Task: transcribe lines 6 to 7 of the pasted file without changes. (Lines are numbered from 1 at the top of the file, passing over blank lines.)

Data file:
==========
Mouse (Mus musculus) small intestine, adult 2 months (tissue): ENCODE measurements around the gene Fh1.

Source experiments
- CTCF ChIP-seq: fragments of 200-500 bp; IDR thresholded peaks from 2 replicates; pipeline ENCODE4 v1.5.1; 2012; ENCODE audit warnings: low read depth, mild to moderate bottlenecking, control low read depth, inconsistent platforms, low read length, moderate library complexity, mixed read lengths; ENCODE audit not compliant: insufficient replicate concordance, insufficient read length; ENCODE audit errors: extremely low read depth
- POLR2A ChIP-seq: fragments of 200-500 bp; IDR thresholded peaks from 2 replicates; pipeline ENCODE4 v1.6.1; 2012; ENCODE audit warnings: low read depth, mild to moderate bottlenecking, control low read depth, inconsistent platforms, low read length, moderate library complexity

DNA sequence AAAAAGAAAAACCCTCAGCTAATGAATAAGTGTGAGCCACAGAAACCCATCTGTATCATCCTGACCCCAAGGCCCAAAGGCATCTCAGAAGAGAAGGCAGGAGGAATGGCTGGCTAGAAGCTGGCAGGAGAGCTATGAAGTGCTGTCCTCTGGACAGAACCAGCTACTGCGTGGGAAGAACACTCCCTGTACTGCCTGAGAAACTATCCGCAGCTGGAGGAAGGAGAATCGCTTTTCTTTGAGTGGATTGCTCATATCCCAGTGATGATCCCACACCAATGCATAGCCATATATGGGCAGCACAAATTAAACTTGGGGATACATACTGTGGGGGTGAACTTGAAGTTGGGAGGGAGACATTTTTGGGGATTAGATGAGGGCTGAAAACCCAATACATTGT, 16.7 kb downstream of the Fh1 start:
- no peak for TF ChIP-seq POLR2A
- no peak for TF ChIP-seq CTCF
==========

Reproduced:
- no peak for TF ChIP-seq POLR2A
- no peak for TF ChIP-seq CTCF